If you are just starting out and have a great business idea, it might be possible for you to get an angel investor (or several) on board. They will be able to help you in a lot of things other than money. Usually, angel investors are people that have additional cash and are veterans in the industry they are funding.

An angel investor is someone (or a group of people) who will invest in a new business venture by providing capital for the expansion or start-up of the business. They are usually people who believe in your product and are looking for investments to make more money.

In a way, this is also one kind of equity financing; in exchange for money, the angel investor will ask for a shareholder stake in the company.

Angel investors are also often willing to share guidance based on their expertise, and even use their own network to open doors for you in the industry.

There are many different ways to reach out to angel investors. There are even organisations set up to help introduce you to them (a bit like dating agencies). When pitching your business, you must be clear and to the point. Usually, pitching to angel investors is what you call an elevator pitch.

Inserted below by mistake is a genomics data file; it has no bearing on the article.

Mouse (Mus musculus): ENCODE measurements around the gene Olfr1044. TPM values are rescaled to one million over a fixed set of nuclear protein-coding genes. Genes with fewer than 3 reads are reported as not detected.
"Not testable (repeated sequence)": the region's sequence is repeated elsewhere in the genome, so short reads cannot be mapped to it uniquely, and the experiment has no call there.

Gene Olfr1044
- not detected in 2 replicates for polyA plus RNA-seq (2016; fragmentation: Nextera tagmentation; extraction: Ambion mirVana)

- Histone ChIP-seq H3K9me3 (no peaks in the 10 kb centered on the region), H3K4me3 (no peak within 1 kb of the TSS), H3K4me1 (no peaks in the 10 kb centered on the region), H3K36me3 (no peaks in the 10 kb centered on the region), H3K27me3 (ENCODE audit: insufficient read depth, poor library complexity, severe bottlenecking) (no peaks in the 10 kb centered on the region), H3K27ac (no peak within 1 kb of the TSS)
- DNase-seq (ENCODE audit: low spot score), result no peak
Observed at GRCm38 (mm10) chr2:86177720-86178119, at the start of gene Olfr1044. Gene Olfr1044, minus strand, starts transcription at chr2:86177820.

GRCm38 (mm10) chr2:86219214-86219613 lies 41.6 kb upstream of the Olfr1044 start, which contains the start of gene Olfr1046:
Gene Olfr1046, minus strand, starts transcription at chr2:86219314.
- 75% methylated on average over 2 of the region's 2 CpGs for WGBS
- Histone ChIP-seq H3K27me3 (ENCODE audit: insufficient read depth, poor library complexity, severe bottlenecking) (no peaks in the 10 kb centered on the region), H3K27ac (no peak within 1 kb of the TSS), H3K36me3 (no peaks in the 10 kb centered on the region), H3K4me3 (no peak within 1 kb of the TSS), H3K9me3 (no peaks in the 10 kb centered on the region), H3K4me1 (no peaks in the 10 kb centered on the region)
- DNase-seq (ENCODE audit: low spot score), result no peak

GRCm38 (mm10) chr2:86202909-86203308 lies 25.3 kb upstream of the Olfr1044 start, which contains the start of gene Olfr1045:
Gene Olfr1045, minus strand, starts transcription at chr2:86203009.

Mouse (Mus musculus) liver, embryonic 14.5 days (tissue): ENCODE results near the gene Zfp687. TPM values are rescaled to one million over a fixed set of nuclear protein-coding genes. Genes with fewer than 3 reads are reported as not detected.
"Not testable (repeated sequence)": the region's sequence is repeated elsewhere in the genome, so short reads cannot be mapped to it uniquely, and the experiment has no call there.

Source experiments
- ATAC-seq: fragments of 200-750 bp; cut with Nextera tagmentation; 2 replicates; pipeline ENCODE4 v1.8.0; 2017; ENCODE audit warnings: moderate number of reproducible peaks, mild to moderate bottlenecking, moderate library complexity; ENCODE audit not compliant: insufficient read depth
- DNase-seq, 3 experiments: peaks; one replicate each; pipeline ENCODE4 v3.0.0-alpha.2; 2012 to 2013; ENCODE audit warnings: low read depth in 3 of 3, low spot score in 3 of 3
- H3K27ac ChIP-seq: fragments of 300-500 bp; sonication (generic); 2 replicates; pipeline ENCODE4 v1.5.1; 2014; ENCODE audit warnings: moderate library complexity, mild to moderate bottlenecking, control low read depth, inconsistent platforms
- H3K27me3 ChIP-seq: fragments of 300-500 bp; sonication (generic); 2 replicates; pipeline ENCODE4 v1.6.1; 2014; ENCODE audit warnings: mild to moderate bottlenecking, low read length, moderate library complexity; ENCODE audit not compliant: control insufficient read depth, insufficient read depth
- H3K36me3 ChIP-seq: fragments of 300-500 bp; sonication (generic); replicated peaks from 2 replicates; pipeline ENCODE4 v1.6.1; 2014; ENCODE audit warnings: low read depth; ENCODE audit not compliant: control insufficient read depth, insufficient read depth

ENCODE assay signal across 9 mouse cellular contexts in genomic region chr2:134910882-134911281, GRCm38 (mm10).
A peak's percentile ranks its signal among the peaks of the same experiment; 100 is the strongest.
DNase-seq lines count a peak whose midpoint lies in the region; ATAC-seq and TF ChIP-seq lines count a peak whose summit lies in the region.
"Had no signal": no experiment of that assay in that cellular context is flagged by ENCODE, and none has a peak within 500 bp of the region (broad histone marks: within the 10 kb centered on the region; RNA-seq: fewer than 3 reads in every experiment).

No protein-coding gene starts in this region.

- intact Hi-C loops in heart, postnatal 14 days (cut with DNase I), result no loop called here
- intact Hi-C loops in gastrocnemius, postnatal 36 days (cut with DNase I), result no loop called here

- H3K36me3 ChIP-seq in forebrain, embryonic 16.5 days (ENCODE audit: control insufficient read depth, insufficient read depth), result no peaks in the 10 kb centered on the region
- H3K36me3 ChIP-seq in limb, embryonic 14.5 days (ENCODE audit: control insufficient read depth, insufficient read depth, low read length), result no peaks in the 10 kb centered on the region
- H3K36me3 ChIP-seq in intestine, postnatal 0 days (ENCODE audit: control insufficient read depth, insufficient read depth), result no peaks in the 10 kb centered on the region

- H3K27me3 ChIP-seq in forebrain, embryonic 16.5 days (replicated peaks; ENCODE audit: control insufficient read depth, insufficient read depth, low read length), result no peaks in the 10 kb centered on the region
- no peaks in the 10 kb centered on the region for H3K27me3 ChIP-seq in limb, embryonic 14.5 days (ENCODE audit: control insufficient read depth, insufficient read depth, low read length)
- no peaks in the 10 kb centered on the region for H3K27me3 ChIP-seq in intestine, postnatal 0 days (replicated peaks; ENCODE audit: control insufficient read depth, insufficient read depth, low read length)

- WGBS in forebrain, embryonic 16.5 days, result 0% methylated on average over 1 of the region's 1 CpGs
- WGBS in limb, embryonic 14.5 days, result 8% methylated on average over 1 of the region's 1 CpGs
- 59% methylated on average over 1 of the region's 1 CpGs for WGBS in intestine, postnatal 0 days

6) Crowdfunding

If you don’t get lucky securing an angel investor (or it’s not the right path for you), you can also take an alternative route into crowdfunding. The internet has enabled entrepreneurs to getter funding they need to launch or grow their business by crowdfunding.

Crowdfunding is financing through a pool of people who each contribute small amounts. Through social media and crowdfunding websites, you can post your business idea. Then, people who believe in what you sell can invest small amounts until you reach your target amount.

For instance, Kickstarter is a website where artists, entrepreneurs, charities, and even individuals can post their business idea and appeal for cash. If someone likes your product and believes in your business, they can pitch in money to support your idea. There are many businesses that have launched via crowdfunding campaigns.